Report reveals increased security risk for Instagram users

Brooklyn, NY (USA)

With the social media user base growing daily, social media account hacks are becoming increasingly common. However, user profiles of some social media platforms get compromised more often than others.

According to the data presented by the Atlas VPN team, based on the Identity Theft Resource Center survey, Instagram users suffered the most from account takeover in 2021. In total, 84% of social media account takeover victims reported that their Instagram accounts got hijacked by scammers.

Instagram, which has over 1.4 billion monthly active users, is the world's fourth most popular social media channel.

A quarter (25%) of social media takeover victims also reported losing their Facebook accounts to malicious actors. Twitter was reported by only 3% of social media account takeover victims, followed by Whatsapp (1%) and LinkedIn (1%). A whopping 68% of victims have not regained access to their social media accounts.

Social media accounts are highly valuable to cyber criminals as they hold a wealth of personal information, which may include the user's full name, email address, phone number, birth date, physical address, photos, private messages, and more, and can be used to commit fraud.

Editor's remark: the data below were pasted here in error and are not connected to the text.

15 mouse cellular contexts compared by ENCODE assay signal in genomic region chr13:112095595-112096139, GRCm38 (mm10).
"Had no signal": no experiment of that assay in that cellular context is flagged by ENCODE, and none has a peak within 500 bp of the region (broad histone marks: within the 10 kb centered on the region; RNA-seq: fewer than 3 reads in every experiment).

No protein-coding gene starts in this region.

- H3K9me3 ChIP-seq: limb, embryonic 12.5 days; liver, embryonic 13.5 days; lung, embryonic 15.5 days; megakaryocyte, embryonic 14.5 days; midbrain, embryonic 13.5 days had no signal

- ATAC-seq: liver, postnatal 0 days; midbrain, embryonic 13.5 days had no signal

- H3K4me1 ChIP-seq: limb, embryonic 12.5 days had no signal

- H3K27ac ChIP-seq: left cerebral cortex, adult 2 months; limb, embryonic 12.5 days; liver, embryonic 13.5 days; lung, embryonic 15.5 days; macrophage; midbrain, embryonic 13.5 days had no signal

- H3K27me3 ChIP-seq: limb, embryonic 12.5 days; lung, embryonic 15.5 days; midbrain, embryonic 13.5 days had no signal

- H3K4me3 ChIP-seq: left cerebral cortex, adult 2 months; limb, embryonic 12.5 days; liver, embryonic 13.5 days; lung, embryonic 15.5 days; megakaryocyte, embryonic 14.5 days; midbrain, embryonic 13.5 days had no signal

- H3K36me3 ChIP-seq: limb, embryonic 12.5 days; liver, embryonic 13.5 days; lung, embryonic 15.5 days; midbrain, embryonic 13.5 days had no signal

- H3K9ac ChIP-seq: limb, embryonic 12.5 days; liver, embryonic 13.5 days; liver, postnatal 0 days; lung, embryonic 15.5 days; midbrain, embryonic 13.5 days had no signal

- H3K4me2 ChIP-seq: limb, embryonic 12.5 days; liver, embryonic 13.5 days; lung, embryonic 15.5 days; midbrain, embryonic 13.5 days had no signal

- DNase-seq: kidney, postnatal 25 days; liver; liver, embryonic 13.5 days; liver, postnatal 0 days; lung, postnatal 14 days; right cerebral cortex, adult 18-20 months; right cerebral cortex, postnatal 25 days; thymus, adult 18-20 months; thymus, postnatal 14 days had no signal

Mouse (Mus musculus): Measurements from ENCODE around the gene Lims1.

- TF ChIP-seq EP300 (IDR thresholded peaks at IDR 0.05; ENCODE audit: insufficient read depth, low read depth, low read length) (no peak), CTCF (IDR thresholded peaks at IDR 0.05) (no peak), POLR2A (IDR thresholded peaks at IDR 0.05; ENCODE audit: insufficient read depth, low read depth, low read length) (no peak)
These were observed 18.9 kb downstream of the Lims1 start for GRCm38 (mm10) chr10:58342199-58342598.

A hijacked social media account can be utilised to take over even more accounts by publishing fraudulent posts, sending the victim's contact list malicious links, and asking their friends to reveal personal information or provide funds. The malicious actors can also extort the account owner for money in exchange for getting back the stolen account.

Some social media accounts, like Facebook, can be used to log into various other online accounts, such as online banking, which may hold even more sensitive information. Additionally, cyber criminals can sell compromised social media accounts on the dark web.

Top ways hackers gain access to social media accounts

According to Atlas VPN Malicious actors have many methods to trick victims out of their valuable information, funds, or social media accounts.

Posing as a "friend" is an effective scam tactic, as people let their guard down when communicating with people they know. According to the survey, nearly half (49%) of social media account takeover victims clicked on a link in a direct message from a friend before losing access to their social media accounts.

Cyber criminals also use "get-rich-quick" schemes to lure in unsuspecting victims and steal their personal data and accounts. A fifth (20%) of social media victims lost their accounts to cyber criminals by responding to cryptocurrency and other investment scams.

Moreover, over a tenth (13%) of social media takeover victims provided personal information, including 2FA codes, PINs, and one-time passwords, which led to them losing access to their social media accounts.


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